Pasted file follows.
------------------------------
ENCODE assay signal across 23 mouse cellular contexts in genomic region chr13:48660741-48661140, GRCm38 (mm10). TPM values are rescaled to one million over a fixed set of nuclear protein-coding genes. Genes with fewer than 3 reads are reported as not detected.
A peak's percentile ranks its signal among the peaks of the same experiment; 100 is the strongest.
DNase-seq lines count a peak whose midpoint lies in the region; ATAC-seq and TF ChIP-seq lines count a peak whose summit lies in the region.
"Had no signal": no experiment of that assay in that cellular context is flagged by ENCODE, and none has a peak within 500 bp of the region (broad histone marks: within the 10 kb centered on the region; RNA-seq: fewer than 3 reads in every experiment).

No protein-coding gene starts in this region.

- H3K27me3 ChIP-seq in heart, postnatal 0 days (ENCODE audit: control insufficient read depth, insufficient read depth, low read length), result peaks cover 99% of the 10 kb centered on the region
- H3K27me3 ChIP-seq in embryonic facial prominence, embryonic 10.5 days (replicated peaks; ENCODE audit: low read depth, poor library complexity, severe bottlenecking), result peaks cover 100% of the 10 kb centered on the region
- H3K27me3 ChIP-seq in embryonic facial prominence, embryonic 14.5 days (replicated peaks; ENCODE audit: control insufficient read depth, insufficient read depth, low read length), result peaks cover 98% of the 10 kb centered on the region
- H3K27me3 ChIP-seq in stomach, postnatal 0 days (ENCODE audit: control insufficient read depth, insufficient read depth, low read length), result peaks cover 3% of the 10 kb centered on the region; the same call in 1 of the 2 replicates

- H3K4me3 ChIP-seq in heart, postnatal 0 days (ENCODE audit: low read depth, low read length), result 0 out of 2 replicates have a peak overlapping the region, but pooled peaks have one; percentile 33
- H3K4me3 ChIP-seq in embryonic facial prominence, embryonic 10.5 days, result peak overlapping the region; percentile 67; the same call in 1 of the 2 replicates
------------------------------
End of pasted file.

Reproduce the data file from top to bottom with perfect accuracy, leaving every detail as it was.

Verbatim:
ENCODE assay signal across 23 mouse cellular contexts in genomic region chr13:48660741-48661140, GRCm38 (mm10). TPM values are rescaled to one million over a fixed set of nuclear protein-coding genes. Genes with fewer than 3 reads are reported as not detected.
A peak's percentile ranks its signal among the peaks of the same experiment; 100 is the strongest.
DNase-seq lines count a peak whose midpoint lies in the region; ATAC-seq and TF ChIP-seq lines count a peak whose summit lies in the region.
"Had no signal": no experiment of that assay in that cellular context is flagged by ENCODE, and none has a peak within 500 bp of the region (broad histone marks: within the 10 kb centered on the region; RNA-seq: fewer than 3 reads in every experiment).

No protein-coding gene starts in this region.

- H3K27me3 ChIP-seq in heart, postnatal 0 days (ENCODE audit: control insufficient read depth, insufficient read depth, low read length), result peaks cover 99% of the 10 kb centered on the region
- H3K27me3 ChIP-seq in embryonic facial prominence, embryonic 10.5 days (replicated peaks; ENCODE audit: low read depth, poor library complexity, severe bottlenecking), result peaks cover 100% of the 10 kb centered on the region
- H3K27me3 ChIP-seq in embryonic facial prominence, embryonic 14.5 days (replicated peaks; ENCODE audit: control insufficient read depth, insufficient read depth, low read length), result peaks cover 98% of the 10 kb centered on the region
- H3K27me3 ChIP-seq in stomach, postnatal 0 days (ENCODE audit: control insufficient read depth, insufficient read depth, low read length), result peaks cover 3% of the 10 kb centered on the region; the same call in 1 of the 2 replicates

- H3K4me3 ChIP-seq in heart, postnatal 0 days (ENCODE audit: low read depth, low read length), result 0 out of 2 replicates have a peak overlapping the region, but pooled peaks have one; percentile 33
- H3K4me3 ChIP-seq in embryonic facial prominence, embryonic 10.5 days, result peak overlapping the region; percentile 67; the same call in 1 of the 2 replicates